Exclusive: Ballmer Tells Partners To Buy Surface From Microsoft.com


 

Tommy Bradford, managing director of strategic alliances for Jack Henry & Associates, a Monett, Mo., partner whose Azure Microsoft business is on a run rate to hit $1 million after only seven months, applauded Microsoft’s decision to introduce Surface.

"We are putting pressure on our [Microsoft] guys to get us Surface as soon as possible," he said in an interview at the Microsoft partner conference. "I can tell you that what we are seeing, our customers at our big user conferences are very intrigued with Surface. They like the fact that Windows 8 [on Surface] can give you that immersive, fluid experience, and then they know they can go and run our apps on the desktop. They like that. They like the manageability of that."

As to whether Jack Henry & Associates is interested in selling Surface, the company would like to sell "any products that make sense for us where we can add value to it," said Mark Forbis, vice president and CTO of the company. "If we are packaging products and solutions on there, that's great. But if we can't make an appropriate margin and sell it with our partners, then we don't want to get in the middle of it. We'd love to be able to do it if it makes business sense."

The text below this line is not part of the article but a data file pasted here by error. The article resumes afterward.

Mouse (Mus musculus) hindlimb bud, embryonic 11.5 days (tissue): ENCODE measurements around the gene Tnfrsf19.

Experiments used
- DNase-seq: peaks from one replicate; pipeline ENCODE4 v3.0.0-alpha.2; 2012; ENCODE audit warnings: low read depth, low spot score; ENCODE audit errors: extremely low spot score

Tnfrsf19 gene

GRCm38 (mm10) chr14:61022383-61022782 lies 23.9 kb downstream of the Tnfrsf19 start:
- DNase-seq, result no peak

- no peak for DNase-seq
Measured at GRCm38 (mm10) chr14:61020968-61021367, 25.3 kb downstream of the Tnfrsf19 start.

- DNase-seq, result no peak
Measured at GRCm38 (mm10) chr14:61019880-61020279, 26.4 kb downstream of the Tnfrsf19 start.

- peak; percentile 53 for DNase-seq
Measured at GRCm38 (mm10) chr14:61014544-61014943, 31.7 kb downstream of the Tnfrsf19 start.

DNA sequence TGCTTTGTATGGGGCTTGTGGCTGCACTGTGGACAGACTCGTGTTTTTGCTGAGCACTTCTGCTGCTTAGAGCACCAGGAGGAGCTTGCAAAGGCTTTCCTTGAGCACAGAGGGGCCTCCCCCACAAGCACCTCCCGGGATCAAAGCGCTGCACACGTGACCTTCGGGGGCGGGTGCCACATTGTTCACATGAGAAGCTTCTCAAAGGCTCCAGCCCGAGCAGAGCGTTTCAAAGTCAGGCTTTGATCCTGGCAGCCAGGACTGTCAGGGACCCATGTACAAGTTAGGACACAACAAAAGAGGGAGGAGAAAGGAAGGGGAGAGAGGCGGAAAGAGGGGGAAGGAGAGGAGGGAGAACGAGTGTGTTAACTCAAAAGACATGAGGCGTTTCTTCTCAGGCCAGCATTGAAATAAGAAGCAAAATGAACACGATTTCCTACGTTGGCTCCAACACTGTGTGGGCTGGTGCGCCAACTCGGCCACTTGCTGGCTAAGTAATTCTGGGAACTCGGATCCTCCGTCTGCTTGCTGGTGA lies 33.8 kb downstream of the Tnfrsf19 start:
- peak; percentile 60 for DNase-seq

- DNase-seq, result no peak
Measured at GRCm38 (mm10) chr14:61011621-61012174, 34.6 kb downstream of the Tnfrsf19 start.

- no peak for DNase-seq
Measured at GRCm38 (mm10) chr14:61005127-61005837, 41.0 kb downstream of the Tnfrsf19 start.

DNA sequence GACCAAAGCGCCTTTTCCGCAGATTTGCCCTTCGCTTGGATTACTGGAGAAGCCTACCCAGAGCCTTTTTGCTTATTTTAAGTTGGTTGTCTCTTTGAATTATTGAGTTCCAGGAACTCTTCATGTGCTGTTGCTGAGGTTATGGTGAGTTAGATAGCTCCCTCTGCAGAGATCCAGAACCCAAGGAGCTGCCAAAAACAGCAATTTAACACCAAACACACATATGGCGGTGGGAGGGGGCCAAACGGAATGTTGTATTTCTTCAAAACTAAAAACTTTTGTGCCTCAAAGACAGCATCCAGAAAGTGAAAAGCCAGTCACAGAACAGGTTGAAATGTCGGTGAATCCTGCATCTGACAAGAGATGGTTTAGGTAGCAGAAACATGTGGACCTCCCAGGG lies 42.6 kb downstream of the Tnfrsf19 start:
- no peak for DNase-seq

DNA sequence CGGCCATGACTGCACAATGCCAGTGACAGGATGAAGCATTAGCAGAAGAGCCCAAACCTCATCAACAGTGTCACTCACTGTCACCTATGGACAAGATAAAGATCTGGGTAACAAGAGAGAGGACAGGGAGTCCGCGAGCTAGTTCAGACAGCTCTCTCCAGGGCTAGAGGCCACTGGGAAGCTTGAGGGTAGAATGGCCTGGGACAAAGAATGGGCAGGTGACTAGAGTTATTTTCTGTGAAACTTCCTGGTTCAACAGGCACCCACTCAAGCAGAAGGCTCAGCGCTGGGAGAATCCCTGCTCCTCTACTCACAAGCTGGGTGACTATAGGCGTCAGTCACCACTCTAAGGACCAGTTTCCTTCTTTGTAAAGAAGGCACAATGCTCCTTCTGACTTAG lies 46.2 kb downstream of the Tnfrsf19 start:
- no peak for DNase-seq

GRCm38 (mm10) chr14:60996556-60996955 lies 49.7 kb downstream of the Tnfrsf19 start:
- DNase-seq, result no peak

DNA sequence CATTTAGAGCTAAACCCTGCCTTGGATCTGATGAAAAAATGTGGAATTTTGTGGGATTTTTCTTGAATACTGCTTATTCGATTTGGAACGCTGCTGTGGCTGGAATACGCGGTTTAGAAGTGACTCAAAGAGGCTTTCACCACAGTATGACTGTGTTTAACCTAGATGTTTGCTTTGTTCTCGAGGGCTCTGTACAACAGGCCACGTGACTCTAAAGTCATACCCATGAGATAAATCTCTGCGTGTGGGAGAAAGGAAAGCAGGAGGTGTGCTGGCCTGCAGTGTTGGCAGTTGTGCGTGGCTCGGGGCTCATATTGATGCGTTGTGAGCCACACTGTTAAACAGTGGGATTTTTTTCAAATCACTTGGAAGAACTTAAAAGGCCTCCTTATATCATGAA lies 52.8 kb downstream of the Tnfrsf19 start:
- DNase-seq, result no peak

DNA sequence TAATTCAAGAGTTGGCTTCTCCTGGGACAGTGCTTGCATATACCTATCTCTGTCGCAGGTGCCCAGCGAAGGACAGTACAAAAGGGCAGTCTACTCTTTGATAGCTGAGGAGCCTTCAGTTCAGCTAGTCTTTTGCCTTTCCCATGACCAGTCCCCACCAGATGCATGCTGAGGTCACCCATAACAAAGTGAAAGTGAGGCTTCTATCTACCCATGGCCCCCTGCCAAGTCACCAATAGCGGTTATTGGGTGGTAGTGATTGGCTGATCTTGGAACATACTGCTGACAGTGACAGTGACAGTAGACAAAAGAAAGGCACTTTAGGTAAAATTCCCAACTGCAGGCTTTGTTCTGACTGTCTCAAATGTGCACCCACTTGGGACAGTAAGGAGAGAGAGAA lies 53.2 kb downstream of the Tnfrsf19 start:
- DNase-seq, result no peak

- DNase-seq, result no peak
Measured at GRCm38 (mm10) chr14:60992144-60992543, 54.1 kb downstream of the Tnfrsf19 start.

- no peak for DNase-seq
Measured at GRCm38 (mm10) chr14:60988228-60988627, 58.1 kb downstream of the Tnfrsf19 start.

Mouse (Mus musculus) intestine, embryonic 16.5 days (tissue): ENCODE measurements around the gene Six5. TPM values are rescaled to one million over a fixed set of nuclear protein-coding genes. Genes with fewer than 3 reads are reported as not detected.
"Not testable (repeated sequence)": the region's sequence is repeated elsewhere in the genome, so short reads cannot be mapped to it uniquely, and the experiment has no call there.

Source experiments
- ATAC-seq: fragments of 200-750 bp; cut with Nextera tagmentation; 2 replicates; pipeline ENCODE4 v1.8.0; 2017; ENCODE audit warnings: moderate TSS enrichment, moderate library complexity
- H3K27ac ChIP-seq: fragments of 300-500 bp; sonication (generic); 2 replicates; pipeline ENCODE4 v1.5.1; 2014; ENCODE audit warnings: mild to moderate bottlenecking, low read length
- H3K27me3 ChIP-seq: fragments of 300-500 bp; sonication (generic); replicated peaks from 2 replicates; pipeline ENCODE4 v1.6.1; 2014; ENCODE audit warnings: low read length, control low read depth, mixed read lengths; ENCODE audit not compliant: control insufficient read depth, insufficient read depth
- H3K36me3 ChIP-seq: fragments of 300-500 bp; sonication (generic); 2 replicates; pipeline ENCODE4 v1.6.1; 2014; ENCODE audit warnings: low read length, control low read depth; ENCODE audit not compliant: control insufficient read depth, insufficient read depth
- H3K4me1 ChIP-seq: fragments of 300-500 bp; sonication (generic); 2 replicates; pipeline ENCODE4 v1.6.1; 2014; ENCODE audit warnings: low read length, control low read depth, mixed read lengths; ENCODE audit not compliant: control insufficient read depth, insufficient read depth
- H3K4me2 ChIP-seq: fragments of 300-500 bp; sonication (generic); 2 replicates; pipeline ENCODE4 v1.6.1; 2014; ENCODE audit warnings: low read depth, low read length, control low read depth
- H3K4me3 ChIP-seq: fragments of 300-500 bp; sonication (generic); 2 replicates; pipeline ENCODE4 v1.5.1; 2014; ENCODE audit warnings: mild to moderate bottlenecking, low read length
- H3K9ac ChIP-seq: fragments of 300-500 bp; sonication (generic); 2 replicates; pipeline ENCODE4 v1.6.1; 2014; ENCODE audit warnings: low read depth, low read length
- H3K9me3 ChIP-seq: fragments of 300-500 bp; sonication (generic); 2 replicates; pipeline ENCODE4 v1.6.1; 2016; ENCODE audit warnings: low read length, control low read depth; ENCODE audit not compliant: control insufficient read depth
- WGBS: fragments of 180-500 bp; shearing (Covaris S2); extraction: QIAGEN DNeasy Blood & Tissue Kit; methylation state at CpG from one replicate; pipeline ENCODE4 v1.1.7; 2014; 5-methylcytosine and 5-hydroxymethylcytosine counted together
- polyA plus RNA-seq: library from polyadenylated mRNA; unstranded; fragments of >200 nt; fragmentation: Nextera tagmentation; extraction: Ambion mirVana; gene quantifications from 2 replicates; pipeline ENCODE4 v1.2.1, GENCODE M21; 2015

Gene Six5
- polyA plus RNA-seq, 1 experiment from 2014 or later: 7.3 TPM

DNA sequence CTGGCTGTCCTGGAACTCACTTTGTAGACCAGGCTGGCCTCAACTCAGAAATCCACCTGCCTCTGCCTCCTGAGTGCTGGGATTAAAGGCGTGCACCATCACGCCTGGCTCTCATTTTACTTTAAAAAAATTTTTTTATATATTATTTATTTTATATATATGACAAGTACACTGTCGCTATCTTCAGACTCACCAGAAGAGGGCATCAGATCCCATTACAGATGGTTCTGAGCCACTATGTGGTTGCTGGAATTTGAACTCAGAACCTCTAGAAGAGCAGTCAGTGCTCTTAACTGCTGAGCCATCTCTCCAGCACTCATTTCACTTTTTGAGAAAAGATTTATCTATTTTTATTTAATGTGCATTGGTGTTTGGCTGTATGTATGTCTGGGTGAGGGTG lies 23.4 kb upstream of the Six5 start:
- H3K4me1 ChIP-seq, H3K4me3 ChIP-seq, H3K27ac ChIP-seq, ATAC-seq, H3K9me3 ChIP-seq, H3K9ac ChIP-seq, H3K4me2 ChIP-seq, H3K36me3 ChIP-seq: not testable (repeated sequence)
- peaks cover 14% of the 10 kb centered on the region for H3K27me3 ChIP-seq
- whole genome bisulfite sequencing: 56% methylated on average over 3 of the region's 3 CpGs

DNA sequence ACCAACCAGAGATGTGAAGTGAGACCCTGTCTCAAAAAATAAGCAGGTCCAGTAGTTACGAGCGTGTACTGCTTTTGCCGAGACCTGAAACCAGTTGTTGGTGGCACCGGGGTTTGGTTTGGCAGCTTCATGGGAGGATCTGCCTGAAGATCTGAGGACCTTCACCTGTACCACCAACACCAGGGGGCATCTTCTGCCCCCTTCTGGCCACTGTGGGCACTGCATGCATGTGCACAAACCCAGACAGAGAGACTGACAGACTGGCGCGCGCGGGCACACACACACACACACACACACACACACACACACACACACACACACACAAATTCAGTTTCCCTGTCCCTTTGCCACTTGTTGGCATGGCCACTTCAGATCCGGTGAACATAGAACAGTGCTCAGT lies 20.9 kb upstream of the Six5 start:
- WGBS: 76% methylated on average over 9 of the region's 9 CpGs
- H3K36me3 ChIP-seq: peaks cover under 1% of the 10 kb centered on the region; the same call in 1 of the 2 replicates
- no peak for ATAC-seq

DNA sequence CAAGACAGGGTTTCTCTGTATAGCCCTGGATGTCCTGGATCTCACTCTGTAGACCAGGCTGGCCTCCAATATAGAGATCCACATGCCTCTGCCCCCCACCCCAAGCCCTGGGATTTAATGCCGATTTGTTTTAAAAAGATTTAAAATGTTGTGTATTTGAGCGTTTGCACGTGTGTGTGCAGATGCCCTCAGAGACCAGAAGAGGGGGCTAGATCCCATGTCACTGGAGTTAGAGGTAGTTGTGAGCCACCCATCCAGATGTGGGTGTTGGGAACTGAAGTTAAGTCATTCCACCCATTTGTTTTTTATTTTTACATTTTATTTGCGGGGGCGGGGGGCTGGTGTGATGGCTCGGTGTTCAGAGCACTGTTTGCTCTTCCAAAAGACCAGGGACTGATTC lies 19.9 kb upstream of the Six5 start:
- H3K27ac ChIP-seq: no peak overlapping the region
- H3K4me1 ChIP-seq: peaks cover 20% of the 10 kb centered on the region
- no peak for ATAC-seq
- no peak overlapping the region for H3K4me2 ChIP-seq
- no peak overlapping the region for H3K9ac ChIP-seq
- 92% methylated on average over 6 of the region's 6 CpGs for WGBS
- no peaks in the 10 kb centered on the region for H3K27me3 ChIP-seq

Bob Venero, CEO of Future Tech, a Holbrook, N.Y.-based Microsoft partner who is not attending the Microsoft partner conference this week, called Microsoft’s decision to not let partners sell Surface an "insult" and a "smack in the face."

“It is a sad day when Microsoft wants to become Apple,” said Venero. “Instead of trying to be Apple, they should stick to what makes them successful which is their partner community.

“If you look at the history of what partners have done for Microsoft over the year, it is a smack in the face,” said Venero. “We helped to create the vast enterprise that is Microsoft. If we look at the integration work, solution sets, [software] rollouts, licensing management, all of those things that we have done for small-medium businesses, midmarket, all the way up into the enterprise and government, that has all been driven through partners.

"Just because Apple is eating Microsoft's lunch on the tablet doesn't mean their route to market should exclude the partners," said Venero. "Microsoft is telling us to go pay retail for the product and buy it from Microsoft.com and integrate it into our solutions. With Apple we can sell and support the iPad and make it part of our business. If Microsoft is going to keep Surface away from partners and treat us like a retail customer, it is absolutely an insult.”

PUBLISHED JULY 10, 2012